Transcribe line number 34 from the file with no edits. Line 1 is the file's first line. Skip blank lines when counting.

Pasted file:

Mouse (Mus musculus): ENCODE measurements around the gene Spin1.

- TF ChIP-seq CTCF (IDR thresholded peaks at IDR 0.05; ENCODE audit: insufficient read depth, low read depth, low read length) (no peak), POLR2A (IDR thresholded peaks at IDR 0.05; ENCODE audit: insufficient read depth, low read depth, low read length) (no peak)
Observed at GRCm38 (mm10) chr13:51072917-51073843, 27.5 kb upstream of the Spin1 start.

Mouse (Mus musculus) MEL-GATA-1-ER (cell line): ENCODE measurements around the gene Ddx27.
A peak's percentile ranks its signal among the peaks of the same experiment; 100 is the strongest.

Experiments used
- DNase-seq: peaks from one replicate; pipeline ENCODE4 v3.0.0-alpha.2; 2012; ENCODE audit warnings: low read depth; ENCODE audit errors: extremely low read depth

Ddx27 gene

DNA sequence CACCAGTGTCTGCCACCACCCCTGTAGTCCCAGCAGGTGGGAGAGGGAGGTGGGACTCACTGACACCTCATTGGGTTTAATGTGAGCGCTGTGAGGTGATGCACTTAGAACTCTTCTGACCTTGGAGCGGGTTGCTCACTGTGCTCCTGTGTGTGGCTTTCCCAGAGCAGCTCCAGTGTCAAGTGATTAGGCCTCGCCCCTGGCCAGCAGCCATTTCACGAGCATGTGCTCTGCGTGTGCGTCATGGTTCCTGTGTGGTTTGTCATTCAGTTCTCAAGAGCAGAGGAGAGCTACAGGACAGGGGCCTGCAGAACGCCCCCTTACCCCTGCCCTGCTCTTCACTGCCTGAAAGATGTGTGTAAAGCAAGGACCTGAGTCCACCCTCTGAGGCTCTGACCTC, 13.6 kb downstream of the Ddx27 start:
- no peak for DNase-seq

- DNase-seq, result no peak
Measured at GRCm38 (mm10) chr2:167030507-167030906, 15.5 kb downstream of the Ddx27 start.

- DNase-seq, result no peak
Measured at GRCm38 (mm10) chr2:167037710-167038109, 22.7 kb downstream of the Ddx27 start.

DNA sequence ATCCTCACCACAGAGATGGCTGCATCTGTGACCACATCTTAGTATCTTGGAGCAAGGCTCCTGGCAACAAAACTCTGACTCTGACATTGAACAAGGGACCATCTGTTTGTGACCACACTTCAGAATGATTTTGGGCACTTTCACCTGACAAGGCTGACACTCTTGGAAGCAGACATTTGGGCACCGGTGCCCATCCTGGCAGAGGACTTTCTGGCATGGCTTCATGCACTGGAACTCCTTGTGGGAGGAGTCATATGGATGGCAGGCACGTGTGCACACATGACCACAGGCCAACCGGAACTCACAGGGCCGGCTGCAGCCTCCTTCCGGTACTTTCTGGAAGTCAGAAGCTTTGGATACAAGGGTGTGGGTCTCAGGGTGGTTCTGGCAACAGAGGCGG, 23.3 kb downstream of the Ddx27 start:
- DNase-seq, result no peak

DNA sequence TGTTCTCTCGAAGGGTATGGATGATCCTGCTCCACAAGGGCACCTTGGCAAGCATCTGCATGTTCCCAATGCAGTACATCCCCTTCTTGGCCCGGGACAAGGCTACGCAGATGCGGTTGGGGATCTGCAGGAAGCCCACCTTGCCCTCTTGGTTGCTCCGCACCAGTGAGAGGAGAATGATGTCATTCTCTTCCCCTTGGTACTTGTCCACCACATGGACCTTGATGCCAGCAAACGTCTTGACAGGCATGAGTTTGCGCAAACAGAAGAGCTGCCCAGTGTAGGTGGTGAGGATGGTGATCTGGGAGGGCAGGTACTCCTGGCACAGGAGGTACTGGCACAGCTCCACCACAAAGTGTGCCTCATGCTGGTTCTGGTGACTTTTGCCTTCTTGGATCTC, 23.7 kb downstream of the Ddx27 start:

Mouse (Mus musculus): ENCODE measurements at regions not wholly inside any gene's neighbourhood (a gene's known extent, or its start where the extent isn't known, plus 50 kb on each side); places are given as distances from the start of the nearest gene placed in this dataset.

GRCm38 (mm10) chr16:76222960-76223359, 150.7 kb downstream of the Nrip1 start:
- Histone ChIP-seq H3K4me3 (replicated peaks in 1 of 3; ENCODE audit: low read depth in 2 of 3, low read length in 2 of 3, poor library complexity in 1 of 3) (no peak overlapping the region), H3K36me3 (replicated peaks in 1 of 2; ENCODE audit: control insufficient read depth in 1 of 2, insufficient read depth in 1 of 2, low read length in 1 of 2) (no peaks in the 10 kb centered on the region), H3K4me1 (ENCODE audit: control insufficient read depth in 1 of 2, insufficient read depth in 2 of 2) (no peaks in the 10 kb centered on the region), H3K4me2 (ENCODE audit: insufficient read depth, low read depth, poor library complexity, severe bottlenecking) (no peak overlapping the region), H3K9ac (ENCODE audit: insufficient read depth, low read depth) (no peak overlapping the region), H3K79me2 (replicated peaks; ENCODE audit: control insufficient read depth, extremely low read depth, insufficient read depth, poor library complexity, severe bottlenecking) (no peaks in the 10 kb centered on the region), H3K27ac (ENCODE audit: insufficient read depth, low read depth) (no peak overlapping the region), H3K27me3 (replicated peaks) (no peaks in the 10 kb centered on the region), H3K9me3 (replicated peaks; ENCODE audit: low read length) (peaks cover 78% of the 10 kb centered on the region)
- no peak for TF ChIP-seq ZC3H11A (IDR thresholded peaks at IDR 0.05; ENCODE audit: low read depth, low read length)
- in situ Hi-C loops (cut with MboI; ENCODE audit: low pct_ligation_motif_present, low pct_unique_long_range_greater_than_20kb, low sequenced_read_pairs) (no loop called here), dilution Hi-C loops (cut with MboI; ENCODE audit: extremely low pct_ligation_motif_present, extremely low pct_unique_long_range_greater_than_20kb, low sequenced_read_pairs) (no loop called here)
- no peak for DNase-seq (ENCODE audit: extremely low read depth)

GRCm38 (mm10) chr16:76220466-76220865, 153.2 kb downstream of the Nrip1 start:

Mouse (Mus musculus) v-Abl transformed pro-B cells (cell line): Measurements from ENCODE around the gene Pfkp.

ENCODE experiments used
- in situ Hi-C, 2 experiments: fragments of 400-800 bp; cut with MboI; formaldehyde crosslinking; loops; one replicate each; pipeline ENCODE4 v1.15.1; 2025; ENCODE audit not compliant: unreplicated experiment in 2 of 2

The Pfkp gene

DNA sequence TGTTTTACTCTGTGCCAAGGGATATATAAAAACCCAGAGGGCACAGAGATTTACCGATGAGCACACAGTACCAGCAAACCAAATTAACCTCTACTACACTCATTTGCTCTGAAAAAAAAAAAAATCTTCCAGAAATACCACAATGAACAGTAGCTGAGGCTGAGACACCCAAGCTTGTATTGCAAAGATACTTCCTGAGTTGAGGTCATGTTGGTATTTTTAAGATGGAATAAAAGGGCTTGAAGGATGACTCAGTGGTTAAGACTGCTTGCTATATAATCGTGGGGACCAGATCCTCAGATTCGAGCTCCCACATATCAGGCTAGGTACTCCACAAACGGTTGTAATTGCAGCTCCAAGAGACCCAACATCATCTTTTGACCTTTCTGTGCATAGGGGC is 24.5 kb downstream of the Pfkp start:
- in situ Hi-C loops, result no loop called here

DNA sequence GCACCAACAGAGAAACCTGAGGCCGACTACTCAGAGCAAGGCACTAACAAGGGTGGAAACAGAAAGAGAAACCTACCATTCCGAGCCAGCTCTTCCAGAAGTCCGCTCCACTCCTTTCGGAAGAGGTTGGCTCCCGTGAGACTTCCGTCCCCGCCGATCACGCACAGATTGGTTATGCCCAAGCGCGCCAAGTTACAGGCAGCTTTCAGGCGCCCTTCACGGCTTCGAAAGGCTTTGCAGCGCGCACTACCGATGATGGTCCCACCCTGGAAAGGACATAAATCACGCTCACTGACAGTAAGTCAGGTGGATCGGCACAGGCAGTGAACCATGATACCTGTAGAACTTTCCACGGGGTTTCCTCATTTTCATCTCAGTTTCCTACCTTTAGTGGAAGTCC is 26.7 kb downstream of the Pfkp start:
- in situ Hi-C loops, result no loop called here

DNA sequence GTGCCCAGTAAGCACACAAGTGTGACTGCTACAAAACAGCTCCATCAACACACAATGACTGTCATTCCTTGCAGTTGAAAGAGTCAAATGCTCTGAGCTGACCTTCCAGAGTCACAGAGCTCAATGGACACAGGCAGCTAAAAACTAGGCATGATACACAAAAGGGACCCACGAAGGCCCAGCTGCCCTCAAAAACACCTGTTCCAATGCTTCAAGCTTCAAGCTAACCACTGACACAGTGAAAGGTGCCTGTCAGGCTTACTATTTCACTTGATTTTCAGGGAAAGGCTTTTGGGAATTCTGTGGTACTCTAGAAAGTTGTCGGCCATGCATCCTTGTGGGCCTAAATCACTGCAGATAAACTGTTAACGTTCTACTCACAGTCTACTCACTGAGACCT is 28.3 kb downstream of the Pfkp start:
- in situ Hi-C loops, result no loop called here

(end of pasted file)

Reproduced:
- in situ Hi-C loops, result no loop called here